#3 - Ji'Ayir Brown, Penn State (5-11, 203 lbs.) - NFL Network analyst Daniel Jeremiah has acknowledged Brown is "not the fastest." Brown's 4.65 40 has, as well. But when Brown has been asked to track the ball, he's shown the ability to "accelerate, locate and play the ball," Jeremiah maintained. "That is not easy and he made it look easy." Brown was the only player in FBS with at least four sacks (four-and-a-half) and at least four interceptions (a team-leading four) in 2022.

#2 - Sydney Brown, Illinois (5-10, 211 lbs.) - Illinois' resurgence from 5-7 in 2021 to 8-5 in 2022 was no fluke. The Illini had players and Brown and his twin brother (running back Chase) were two of them. Their backstory of overcoming adversity while emigrating from Canada to Florida is compelling. So is Sydney Brown's words-to-live-by mantra as delivered by NFL Network reporter Stacey Dales: "Take risks without regret." Brown is an explosive hitter and has range in coverage. He'll start sooner rather than later in the NFL.

#1 - Brian Branch, Alabama (6-0, 190 lbs.) - Branch ran and worked out with the cornerbacks in Indy, an indication slot corner may be where he's headed next. He seemingly did a little of everything at Alabama and inspired comparisons to former Crimson Tide star Minkah Fitzpatrick while doing it. He didn't tear up the track in the 40 (4.58) but that wasn't something anyone was anticipating. "His eyes and his instincts are what his game's all about," Jeremiah said. "He's not a 4.3 guy. He's a 4.5 guy but he plays to that speed at all times and he has excellent ball skills and he trusts it." Branch also has a fascinating playing philosophy as expressed to Dales: "When I take the field it's almost like I'm allowed to release some sort anger in me, but it's legal anger. I can't do it on an everyday basis, but when I'm able to make contact with the opposition it makes me able to express myself."

Matt's Take ...

There isn't a star true safety prospect in this draft. And there might not be many drafted in the first two rounds.

Safety is one of the weaker positions in this draft, but history shows that finding starters at this position in the middle rounds is very feasible and that could once again be the case this year.

Many safeties in this class will have to make their bones on special teams and in sub packages before getting a crack at a starting job.

#5 - Christopher Smith II, Georgia (5-11, 192 lbs.) - Smith has been a catalyst on an elite Georgia defense. He doesn't have great size or elite speed. Smith reads the field very well though and is very tough physically as well as with his leadership. He is reliable and like most top safeties, has versatility to his game. Smith can play in the deep middle, but also is a downhill player near the line of scrimmage.

#4 - Jammie Robinson, Florida State (5-11, 191 lbs.) - Robinson is a little undersized and his arm length and hand size are worrisome. But he is also extremely productive. He is tough and reads the game very efficiency with very few wasted steps. While he is smaller, Robinson throws his body around and attacks downhill. He has good quickness, which aids him well as a slot defender. Robinson has gotten better every season in college and is a very solid tackler.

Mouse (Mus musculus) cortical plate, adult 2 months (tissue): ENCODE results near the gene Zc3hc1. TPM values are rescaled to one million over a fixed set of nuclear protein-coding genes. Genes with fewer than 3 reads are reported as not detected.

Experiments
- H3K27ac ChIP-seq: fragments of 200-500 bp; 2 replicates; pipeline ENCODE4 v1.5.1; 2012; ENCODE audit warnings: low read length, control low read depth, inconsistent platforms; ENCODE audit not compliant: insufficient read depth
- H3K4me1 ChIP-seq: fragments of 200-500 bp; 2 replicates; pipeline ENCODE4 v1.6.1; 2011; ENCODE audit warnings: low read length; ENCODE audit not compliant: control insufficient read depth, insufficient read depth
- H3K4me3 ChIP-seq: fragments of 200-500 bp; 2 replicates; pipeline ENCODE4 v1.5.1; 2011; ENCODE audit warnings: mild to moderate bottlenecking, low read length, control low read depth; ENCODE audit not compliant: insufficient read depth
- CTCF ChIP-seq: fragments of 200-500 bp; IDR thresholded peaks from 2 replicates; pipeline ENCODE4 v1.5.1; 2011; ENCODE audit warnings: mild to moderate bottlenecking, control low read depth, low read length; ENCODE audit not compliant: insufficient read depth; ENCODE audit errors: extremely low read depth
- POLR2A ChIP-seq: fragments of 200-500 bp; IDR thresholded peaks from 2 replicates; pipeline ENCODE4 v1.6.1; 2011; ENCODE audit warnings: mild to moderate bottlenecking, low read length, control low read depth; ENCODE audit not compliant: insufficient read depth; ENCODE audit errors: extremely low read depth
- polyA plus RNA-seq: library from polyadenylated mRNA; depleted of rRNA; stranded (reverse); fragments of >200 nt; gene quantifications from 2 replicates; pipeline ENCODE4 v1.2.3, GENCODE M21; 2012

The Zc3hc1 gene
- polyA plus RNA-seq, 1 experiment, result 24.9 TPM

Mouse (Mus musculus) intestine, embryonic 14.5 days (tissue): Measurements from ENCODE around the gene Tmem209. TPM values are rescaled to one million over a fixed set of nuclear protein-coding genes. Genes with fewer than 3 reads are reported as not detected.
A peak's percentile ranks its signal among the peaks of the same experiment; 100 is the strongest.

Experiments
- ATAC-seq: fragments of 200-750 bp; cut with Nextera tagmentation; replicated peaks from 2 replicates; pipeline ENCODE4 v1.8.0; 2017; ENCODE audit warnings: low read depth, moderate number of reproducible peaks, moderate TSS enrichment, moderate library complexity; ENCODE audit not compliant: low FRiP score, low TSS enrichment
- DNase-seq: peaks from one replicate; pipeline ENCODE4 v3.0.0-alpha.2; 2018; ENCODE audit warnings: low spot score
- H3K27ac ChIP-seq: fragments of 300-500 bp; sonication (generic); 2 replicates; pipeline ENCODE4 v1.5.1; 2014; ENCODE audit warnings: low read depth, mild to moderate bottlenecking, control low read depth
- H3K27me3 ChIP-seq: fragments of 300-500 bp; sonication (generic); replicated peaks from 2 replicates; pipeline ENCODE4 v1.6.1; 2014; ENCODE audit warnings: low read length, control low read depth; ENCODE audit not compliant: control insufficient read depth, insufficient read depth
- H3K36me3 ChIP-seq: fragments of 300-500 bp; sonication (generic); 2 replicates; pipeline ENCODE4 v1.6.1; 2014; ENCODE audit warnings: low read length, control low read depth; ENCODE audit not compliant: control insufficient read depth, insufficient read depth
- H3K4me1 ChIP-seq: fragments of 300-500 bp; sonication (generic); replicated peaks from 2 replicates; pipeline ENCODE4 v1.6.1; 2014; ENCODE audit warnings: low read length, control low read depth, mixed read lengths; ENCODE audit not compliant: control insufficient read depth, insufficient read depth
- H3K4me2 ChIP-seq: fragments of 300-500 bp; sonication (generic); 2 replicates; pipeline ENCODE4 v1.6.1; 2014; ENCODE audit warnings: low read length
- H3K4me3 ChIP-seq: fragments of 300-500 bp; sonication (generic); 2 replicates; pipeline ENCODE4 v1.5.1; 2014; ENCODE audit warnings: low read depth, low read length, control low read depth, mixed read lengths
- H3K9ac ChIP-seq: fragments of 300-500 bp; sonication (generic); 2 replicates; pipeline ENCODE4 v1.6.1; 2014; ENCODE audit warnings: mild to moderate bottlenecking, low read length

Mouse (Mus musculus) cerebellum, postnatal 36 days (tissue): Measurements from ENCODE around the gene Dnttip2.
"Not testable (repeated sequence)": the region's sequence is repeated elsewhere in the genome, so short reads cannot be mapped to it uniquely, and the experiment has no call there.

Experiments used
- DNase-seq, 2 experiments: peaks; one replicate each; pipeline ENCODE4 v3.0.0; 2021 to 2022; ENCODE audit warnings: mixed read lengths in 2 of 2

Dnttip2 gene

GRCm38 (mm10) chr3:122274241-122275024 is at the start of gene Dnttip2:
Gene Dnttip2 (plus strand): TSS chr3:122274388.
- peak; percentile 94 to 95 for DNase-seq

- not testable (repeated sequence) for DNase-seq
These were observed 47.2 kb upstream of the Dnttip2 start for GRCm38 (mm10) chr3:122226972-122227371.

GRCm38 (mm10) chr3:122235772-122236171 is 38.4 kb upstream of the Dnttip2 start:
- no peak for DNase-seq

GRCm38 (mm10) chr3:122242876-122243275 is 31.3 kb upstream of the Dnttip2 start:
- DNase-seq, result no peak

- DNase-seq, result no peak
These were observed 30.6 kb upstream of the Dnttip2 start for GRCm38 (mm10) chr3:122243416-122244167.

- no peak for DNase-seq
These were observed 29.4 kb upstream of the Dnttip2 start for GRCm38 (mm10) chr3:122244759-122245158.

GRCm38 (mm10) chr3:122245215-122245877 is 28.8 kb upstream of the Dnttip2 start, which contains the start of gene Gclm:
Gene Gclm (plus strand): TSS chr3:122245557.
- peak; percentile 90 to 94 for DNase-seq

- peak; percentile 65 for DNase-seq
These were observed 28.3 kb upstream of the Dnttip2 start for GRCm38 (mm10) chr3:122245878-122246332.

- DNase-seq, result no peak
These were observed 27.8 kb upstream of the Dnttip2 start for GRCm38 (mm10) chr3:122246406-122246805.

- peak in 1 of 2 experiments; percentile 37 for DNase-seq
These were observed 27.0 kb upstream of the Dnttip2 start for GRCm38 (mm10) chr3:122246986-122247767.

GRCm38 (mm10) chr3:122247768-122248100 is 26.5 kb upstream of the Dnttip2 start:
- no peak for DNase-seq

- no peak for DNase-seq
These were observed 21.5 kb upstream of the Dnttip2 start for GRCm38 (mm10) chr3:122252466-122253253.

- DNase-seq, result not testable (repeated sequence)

#3 - Ji'Ayir Brown, Penn State (5-11, 203 lbs.) - Brown is a very productive football player. He is a playmaker. Brown shows excellent versatility. You can ask him to cover slot receivers, play in the box or even handle deep middle responsibilities. He hunts ball carriers with aggression and plays the game hard snap after snap while embracing the physical aspects of the position. He's a hitter and has 10 interceptions over the past two years. Brown isn't a fantastic athlete, but his head for the game helps him greatly in that regard.

#2 - Antonio Johnson, Texas A&M (6-2, 198 lbs.) - Johnson was an immediate contributor for the Aggies as a true freshman and had a storied college career. His size is the first thing you notice with Johnson, and he uses his height and length well to his advantage. Although, with his style of play, he might be better served by adding more weight. Johnson can play on the third level but is at his best near the line of scrimmage in a traditional strong safety spot or as a slot defender. Johnson has minimal experience as a deep middle player. He is a downhill player that attacks the run and also profiles well against NFL tight ends. Johnson finds the football.

#1 - Brian Branch, Alabama (6-0, 190 lbs.) - Branch was Alabama's quarterback of the defense. He is very smart and a student of the game with a great understanding of what offenses are trying to accomplish. Branch can play all over a secondary from single high safety to two deep, to playing in the box. But lining up in the slot might just be what Branch does best. He is a phenomenal tackler and is very fundamentally sound. Branch didn't test particularly well at the Combine. However, athletic testing doesn't always translate to great NFL players at the safety position, or even at slot cornerback. And Branch's tape is just fantastic. Call him whatever you want, Branch is just a great football player and would be a huge asset to any NFL defense. He will be an immediate contributor and is a potential star.